Air Transport World

US regionals face uncertain future.(REGIONALS)

AFTER A DECADE OF robust growth and financial success, US regional airlines are facing a challenging future as they deal with aging fleets of 50-seat jets that are increasingly expensive to operate at today's record fuel prices, pilot shortages, potential consolidation of their mainline partners and slowing demand for their services. Last year, mainline domestic RPM growth outpaced regional carrier growth for the first time since 1995, according to FAA's "Aerospace Forecast 2008-2025." Mainline domestic ASMs grew 1.8% against a 0.5% rise in regional ASMs.


"This is a time to hunker down and run the tightest ship you can in preparation for whatever comes down the road," suggests Doug Abbey, a senior VP at Seabury Investment Group.

"You have to make sure you are a high-quality, safe, clean and reliable provider," says Republic Airways President and CEO Bryan Bedford, chairman of the Regional Airline Assn. (Republic was named ATW's Regional Airline of the Year in February). "There will be a sorting out process where people who don't fit that mold will be under more pressure."

Adding to the uncertain mood is the proposed merger between Delta Air Lines and Northwest Airlines, which between them are served by several regional partners.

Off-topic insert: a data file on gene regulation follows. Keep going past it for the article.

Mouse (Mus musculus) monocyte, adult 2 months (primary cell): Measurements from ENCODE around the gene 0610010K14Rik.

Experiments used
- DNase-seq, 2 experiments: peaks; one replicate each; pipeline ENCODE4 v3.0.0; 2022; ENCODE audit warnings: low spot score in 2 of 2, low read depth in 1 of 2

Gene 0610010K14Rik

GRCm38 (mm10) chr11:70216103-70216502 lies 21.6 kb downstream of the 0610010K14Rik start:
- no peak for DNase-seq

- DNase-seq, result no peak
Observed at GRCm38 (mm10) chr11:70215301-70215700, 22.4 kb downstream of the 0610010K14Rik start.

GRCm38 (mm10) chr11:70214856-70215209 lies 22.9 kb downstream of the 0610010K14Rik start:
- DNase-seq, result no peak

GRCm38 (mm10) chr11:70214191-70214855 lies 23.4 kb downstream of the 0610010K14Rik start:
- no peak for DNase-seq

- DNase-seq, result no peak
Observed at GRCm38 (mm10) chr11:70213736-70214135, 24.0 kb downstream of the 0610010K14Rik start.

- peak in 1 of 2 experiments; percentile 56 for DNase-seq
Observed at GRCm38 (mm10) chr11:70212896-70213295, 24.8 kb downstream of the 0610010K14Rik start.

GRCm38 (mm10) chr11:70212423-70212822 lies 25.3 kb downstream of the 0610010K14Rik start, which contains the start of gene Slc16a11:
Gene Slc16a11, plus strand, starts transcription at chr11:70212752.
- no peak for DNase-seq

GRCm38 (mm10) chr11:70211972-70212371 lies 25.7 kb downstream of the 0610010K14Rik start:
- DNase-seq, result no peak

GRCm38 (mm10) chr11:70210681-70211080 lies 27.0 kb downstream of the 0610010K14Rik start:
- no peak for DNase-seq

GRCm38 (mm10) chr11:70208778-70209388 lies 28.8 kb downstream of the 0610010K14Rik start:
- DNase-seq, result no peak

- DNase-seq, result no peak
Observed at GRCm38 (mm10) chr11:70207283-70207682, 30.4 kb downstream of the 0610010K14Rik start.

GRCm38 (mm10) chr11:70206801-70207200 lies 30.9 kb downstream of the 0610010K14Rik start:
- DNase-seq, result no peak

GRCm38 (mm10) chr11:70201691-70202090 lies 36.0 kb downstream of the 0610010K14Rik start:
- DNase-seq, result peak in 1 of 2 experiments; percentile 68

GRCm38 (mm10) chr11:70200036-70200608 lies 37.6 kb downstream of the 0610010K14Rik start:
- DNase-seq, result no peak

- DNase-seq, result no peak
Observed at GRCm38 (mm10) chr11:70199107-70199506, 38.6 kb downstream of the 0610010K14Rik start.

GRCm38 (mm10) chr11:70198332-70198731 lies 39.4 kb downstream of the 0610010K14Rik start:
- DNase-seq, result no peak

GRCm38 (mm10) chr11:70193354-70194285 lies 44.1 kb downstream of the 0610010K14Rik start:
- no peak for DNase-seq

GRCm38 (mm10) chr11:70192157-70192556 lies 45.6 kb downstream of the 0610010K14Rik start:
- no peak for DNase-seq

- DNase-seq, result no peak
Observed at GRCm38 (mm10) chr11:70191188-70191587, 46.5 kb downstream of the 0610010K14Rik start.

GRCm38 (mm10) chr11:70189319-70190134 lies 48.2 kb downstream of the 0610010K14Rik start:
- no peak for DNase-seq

Last year's modest regional traffic and capacity growth was a far cry from the steep trajectory achieved by the segment since 2000. Between 2000 and 2007, regional domestic capacity grew at a compound annual average rate of 13.5% while mainline capacity declined by 0.6% annually. Over the same period, regional traffic rose an average of 17.4% per year against a paltry 1.1% for mainline carriers.

But those days are over, according to FAA. The agency expects regional RPMs to grow 2.9% this year on a 2.5% gain in capacity "as increasing numbers of 70- and 90-seat regional jets enter service, while the number of smaller regional jets shrinks. …

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